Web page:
What Republicans want from debt ceiling negotiations

House Republicans came together in late April to pass legislation, dubbed the Limit, Save and Grow Act, that effectively lays out their wish list for talks.

In this bill, they called for federal spending to be returned to fiscal year 2022 levels, and for annual increases in discretionary spending to be capped at 1 percent, which is below the rate of inflation. Such caps could have a wide range of effects, including reducing spending for affordable housing aid and nutrition services. According to the Congressional Budget Office, the legislation would save $4.8 trillion over 10 years, though certain provisions, such as reducing funding for the IRS, would actually add to the deficit.

In addition to addressing IRS funding, the bill contains a rollback of other Democratic policy wins, including clean energy tax credits. It also pushes Republican priorities like adding controversial work requirements for Medicaid, and would undo Biden’s forgiveness of some student loans. It’s obvious the legislation isn’t poised to advance, given Democratic control of the Senate, though it establishes Republicans’ starting position.

Republican cooperation is needed to avoid a default, and they’re interested in using the leverage they currently have in order to secure some version of spending cuts in the debt ceiling talks. Conservatives are also urging McCarthy to take a hard line on preserving aspects of the House-passed legislation in negotiations, an expectation he’ll have to manage moving forward.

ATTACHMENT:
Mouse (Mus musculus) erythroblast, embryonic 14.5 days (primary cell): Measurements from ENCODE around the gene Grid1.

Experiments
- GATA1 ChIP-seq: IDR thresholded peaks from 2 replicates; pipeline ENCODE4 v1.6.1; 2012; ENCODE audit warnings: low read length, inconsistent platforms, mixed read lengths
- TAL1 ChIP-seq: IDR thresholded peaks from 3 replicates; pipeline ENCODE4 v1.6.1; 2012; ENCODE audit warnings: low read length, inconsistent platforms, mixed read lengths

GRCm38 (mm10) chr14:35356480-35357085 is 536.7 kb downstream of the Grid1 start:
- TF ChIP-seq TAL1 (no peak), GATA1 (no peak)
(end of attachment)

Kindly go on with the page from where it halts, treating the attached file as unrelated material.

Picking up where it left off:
Thus far, House Republicans have viewed their ability to unify behind a bill as a show of strength and as their opening bid to Biden in negotiations. “He either has to negotiate now or we’re the only ones that have raised the debt limit,” McCarthy previously said.

How the debt limit standoff could end

As Vox’s Andrew Prokop explained, there will likely need to be concessions from both parties for this standoff to be resolved — though whether such talks are even productive depends on how committed Republicans actually are to avoiding a default.

Historically, lawmakers have gotten close to the brink but have never intentionally gone over because they’re aware of how disastrous that would be. If Republicans were so committed to sending a message about government spending that they’re willing to default, that could change the dynamics of these talks.

Notably, a big question is whether McCarthy would be able to get the votes he needs to approve a deal in the House, given hardline conservatives’ push for more aggressive cuts. Theoretically, some moderate Republicans could join with House Democrats to approve an agreement lacking these cuts, though McCarthy could face blowback from his right flank for allowing such a deal to come to the floor.

In the end, Prokop notes, a deal could involve Democrats and Republicans finding middle ground on spending: Biden has proposed $1.695 trillion in discretionary spending for fiscal year 2024, while House Republicans have proposed $1.471 trillion. Additionally, there’s a question of if lawmakers would agree to longer-term discretionary spending caps.

Perhaps the most likely scenario at the moment is one 2011 negotiators outlined for Vox: The parties come to a final agreement that avoids a default but includes some kind of concession in order for Republicans to “save face” and get the votes needed to approve it.